Tuesday 21 May
Chestnut seedeater (Sporophila cinnamomea)
What’s the World’s Favourite Species?Find out here.
Chestnut seedeater fact file
- Find out more
- Print factsheet
Chestnut seedeater description
A small but stocky finch species, the chestnut seedeater is reddish-brown with a grey crown. The wings are edged with grey and a white patch can be seen at the base of the primaries. The bill, feet and legs are dark grey. Females are duller in colour and are hard to distinguish from females of other Sporophila species, particularly since the chestnut seedeater associates with other Sporophila species on migration and during the winter. Males call with thin, warbling whistles (2).
- Length: 10 cm (2)
Chestnut seedeater biology
Although normally active during the day, the male may sing at night during the breeding season, as he tries to attract females and defend his territory. When singing, the male chooses a prominent spot, points his beak vertically and ruffles his feathers. He will also fight with and chase away other males. Whilst thought to be mainly monogamous, chestnut seedeaters may mate promiscuously when the population is at a high density. Once laying has taken place, pairs remain faithful; the female incubates the eggs alone, but the male joins her in feeding and caring for the nestlings (4).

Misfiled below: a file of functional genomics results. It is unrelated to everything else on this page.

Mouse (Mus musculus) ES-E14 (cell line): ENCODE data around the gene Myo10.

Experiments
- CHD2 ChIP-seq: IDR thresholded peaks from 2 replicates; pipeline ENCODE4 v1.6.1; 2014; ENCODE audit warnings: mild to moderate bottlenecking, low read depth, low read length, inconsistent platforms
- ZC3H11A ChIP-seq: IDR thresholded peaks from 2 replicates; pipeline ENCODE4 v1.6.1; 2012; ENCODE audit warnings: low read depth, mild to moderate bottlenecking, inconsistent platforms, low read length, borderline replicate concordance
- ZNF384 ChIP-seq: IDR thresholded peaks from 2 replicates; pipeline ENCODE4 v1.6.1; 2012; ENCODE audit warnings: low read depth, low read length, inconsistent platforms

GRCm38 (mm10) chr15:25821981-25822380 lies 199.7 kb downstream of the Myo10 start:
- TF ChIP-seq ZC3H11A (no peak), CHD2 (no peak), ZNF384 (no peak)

The chestnut seedeater balances on tall grasses to pick seeds from the seed heads, and consumes no other food (4).Top
Chestnut seedeater range
The chestnut seedeater breeds in northeast Argentina, west and southeast Uruguay, southeast Paraguay and southernmost Brazil. It migrates after breeding, moving to wintering grounds within this range (2).Top
Chestnut seedeater habitat
Inhabits wet grassland and marshes, particularly with tall, dense grasses, as well as on agricultural land (2).Top
Chestnut seedeater status
The chestnut seedeater is classified as Vulnerable (VU A2cde + 3cde; C2a(i)) on the IUCN Red List 2004 (1) and is listed on Appendix I of the Convention on Migratory Species (CMS or Bonn Convention) (3).Top
Chestnut seedeater threats
This species has suffered a sharp decline as a result of two main factors. It is caught in large numbers for the caged-bird trade, with trappers making use of a calling male seedeater in a cage which attracts further birds. The habitat of this bird is undergoing afforestation with eucalyptus and pine trees for logging, despite these plant species being poorly adapted to the wet ground and showing weak growth. Additionally, pesticides and fertilisers are draining from agricultural areas into the marshes home to the chestnut seedeater. Mechanised agricultural practices, invasive grasses and annual burning threaten the winter habitats (2).Top
Chestnut seedeater conservation
Trapping is illegal in Argentina and the chestnut seedeater is present in the country’s El Palmar National Park where it is known to breed. It has also been recorded as a non-breeding visitor to Emas National Park in Brazil. To reverse the decline of this species, governments must alter their policies to remove incentives currently offered for afforesting grasslands. A network of reserves through the southern Paraguayan grasslands and a total ban on trapping and trade are also necessary for the recovery of this species. An action plan must be developed and surveying must continue (2).Top